Lavoro, Cappa: “Pronti a dare nostro contributo”

Roma – “La disoccupazione giovanile ha raggiunto il punto critico come emerso dai dati Istat pubblicati oggi. All’indomani della festa dei lavoratori, il numero degli under 25 senza occupazione lascia un profondo sconforto nella nostra generazione ma anche una voglia di mettersi in gioco, di non subire soltanto passivamente questa condizione. Siamo pronti a dare il nostro contributo al Governo che lucidamente ha tracciato la volontà di puntare sulla crescita” così dichiara Marco Cappa, Presidente dei Giovani Democratici Europei.

“Complessivamente, nell’Unione europea i giovani senza lavoro sono 5,516 milioni” – prosegue Cappa – “Schieriamo decisi la generazione Erasmus a supporto di un progetto che acceleri la formazione di un’Europa più coesa, con una svolta economica, che porterà come conseguenza più stabilità all’Euro, alle economie dei paesi membri e ai giovani. Confidiamo nella ‘vision’ del Ministro Fornero e del suo Vice Martone. Siamo pronti a presentare loro le nostre idee e contribuire alla costruzione di un futuro che possa essere sempre più a misura di giovani”.


Marco Cappa
Presidente Giovani Democratici Europei


Roma, 2 Maggio 2012








Roma, 2 Maggio 2012

Jerusalem: A Global and Local Issue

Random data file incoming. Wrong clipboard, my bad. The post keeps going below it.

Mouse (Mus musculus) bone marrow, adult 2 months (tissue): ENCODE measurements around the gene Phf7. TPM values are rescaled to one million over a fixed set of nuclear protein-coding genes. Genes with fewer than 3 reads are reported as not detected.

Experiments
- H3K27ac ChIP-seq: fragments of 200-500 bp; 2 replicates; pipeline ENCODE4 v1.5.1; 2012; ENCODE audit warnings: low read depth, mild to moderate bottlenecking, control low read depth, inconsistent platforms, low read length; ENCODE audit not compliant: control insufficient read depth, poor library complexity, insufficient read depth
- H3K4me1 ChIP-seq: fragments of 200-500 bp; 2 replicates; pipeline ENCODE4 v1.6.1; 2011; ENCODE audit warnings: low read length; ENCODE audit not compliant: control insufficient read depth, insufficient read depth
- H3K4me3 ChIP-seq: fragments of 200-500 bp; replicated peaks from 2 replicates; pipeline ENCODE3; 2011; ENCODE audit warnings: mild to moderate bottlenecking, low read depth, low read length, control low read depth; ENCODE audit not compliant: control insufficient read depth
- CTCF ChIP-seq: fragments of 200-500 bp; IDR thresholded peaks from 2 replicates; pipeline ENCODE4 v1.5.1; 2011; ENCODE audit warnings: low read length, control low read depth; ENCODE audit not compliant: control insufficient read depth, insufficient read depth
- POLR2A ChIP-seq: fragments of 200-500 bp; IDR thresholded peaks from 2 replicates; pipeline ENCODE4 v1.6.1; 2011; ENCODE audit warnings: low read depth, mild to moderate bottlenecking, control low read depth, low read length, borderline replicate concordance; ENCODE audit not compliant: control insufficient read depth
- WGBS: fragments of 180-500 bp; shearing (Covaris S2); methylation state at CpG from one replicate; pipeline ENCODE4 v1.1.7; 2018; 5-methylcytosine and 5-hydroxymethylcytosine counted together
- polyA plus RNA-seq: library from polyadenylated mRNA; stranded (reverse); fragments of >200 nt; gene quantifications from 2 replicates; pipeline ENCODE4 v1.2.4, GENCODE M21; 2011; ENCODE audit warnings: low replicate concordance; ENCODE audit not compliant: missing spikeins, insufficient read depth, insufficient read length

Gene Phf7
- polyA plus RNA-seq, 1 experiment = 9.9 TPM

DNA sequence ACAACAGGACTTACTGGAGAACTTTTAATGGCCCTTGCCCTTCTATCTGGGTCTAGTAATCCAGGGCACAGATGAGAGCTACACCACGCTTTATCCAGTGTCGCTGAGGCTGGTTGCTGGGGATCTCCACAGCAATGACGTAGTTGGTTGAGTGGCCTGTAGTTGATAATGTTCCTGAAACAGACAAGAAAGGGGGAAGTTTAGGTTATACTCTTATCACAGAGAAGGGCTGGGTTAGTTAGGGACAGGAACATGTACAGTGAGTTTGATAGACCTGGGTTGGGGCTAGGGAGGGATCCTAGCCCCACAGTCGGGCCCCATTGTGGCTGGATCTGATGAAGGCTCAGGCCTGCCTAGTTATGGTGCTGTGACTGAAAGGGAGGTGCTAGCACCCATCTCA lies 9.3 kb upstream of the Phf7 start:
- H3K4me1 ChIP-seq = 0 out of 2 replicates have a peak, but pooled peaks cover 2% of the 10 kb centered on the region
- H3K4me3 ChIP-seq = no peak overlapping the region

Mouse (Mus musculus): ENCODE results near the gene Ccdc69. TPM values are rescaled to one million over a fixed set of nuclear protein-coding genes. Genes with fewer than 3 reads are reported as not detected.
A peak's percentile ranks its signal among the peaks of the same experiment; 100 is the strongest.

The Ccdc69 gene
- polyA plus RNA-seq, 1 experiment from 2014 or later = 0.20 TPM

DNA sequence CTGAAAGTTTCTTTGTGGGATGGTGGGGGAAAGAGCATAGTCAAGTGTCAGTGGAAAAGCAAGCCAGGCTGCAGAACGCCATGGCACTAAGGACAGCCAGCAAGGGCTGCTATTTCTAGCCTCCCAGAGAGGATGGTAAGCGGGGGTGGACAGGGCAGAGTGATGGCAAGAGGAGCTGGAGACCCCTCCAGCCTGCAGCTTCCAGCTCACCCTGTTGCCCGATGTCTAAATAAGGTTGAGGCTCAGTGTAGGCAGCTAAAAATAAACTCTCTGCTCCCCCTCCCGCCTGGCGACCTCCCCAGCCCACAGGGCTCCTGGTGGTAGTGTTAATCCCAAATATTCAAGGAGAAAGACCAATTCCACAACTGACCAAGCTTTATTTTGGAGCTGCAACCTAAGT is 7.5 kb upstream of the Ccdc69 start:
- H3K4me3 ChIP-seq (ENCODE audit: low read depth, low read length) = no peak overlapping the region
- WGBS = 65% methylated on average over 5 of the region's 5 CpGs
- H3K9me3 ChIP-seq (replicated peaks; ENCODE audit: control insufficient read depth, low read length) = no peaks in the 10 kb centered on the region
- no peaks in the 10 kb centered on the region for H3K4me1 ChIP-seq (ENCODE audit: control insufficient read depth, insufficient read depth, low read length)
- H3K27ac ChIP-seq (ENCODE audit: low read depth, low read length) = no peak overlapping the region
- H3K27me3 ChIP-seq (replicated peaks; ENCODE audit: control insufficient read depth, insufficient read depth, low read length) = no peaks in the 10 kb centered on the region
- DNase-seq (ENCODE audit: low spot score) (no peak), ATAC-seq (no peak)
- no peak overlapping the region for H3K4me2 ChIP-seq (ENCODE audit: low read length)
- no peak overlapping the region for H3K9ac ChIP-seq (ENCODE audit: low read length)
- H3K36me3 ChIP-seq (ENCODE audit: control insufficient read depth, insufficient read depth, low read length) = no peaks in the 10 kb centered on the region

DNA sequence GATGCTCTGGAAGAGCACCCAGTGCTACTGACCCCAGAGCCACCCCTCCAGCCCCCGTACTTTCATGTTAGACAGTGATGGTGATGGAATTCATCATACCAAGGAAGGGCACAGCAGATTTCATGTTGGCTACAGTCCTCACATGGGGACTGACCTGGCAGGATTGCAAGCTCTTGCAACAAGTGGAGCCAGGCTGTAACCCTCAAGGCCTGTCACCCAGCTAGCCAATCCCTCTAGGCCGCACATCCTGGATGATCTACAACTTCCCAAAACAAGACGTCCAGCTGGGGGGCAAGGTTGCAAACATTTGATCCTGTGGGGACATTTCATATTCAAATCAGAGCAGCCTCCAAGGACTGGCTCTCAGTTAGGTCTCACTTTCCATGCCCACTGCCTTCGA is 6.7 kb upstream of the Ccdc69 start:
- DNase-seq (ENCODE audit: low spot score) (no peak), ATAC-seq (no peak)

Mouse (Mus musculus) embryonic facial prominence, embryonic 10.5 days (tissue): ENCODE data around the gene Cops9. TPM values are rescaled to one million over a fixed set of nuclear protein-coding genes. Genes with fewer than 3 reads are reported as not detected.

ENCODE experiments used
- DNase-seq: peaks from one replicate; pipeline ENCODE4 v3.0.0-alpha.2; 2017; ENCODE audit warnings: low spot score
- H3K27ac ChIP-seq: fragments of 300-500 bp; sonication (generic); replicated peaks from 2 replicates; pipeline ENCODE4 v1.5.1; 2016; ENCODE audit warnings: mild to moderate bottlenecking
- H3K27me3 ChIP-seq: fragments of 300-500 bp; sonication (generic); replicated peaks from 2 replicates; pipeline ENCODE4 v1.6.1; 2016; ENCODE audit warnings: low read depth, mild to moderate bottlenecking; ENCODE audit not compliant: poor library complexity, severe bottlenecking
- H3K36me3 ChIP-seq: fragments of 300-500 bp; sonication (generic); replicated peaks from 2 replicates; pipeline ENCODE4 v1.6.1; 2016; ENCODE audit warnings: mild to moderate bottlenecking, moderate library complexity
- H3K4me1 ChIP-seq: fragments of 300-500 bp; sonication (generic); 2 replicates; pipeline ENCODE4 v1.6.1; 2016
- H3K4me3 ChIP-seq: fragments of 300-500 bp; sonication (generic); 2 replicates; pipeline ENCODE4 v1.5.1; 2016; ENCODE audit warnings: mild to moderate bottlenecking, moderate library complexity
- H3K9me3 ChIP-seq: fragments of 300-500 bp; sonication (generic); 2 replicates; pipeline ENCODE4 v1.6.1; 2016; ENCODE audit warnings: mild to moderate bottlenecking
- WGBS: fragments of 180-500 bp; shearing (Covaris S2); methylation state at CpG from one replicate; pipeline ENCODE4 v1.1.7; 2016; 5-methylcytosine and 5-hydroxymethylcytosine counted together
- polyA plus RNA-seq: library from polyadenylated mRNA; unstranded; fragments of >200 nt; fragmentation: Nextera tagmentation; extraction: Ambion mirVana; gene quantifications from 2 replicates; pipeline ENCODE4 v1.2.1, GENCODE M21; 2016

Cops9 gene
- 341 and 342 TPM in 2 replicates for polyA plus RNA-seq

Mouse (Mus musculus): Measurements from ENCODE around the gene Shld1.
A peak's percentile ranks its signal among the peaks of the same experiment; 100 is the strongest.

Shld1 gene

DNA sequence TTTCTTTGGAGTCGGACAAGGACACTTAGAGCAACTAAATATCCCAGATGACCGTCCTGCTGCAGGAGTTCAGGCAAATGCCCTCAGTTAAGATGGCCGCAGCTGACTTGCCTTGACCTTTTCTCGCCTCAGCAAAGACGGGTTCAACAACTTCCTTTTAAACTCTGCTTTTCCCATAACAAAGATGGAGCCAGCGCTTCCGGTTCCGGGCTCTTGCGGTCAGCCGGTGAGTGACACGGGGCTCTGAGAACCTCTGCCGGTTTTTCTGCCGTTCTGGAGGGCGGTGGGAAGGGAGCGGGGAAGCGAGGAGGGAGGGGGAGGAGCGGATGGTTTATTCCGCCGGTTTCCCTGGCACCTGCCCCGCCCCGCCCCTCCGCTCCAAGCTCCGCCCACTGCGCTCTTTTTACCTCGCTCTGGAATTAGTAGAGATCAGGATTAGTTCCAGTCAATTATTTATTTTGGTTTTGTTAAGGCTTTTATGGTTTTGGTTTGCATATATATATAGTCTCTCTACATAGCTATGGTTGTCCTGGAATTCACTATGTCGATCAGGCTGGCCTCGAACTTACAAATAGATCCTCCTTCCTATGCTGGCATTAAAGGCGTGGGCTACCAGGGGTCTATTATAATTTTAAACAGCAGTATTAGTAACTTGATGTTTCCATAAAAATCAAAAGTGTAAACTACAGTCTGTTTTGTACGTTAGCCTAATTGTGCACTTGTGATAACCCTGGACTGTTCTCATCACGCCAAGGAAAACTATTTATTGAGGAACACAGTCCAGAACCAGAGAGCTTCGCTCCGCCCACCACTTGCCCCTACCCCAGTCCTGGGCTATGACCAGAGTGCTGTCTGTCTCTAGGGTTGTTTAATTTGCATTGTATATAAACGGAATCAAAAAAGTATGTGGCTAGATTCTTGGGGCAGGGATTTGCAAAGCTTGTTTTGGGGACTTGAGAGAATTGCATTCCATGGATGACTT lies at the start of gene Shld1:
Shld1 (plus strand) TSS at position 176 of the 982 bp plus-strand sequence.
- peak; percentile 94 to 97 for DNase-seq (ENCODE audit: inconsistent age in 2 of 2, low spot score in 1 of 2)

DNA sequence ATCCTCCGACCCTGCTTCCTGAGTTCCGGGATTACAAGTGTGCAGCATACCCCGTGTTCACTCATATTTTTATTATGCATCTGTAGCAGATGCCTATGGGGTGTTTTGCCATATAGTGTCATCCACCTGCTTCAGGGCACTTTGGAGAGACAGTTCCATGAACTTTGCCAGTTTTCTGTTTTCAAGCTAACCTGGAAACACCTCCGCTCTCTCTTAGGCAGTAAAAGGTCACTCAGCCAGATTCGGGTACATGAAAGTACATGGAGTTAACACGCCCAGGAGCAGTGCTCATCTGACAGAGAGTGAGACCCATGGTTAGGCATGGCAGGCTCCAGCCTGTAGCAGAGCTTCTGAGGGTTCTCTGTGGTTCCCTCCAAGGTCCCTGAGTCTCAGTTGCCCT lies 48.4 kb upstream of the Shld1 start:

Jerusalem is the holy city for the three major monotheistic religions that share the revelation of the Pentateuch; for Jews it’s the city of the Wailing Wall and of Temple Mount, for Christians the place of passion, death and resurrection of Jesus of Nazareth, for Muslims the set from which the Prophet is believed to have ascended to heaven and where today is the Noble Sanctuary of Al-Haram Ash-Sharif. In the popular imagination, therefore, “the city of Jerusalem” is the Old City, that is enclosed within its walls built by Suleiman the Magnificent in 1538. In addition, it’s universally known that Jerusalem represents a kind of huge concentration of all issues related to the Israeli-Palestinian conflict. In the city, in fact, the historical and religious complexity is palpable even in social and economic relations and so, the region (land) inevitably becomes not only place but also subject of conflict. Within the walls of the Old City the control and management of places, considered sacred by different religions are reason of argument; while in the wider area of the municipality of Jerusalem there is a rather profound disagreement on rights of use and transit of the land, and also on administrative boundaries. This state of affairs is now even more complex because of the objective constraints imposed by the construction of Security Fence that envelops the city and saves only the western side. According to Israel, this physical barrier has been erected for the safety of the Jerusalemite people, threatened in particular after the Second Intifadah, according to the Palestinians it is a division both symbolic and tangible that seeks to impose a de facto situation on the ground; a way to create a path of no-return whereby Jerusalem, enlarged and enclosed, would be permanently attached to Israel, despite international law and the many pronouncements of the United Nations. The use and spatial planning represents one of the main causes of division. In this direction, together with the Security Wall, it is the construction of Israeli settlements in the north (Givat Zeev),South-West (Gush Etzion) and East (Maale Adumim, Kfar Adumimand) of the Old Town. This is, overall, a process of spatial fragmentation, linked to a re-territorialisation in progress since the first Arab-Israeli war.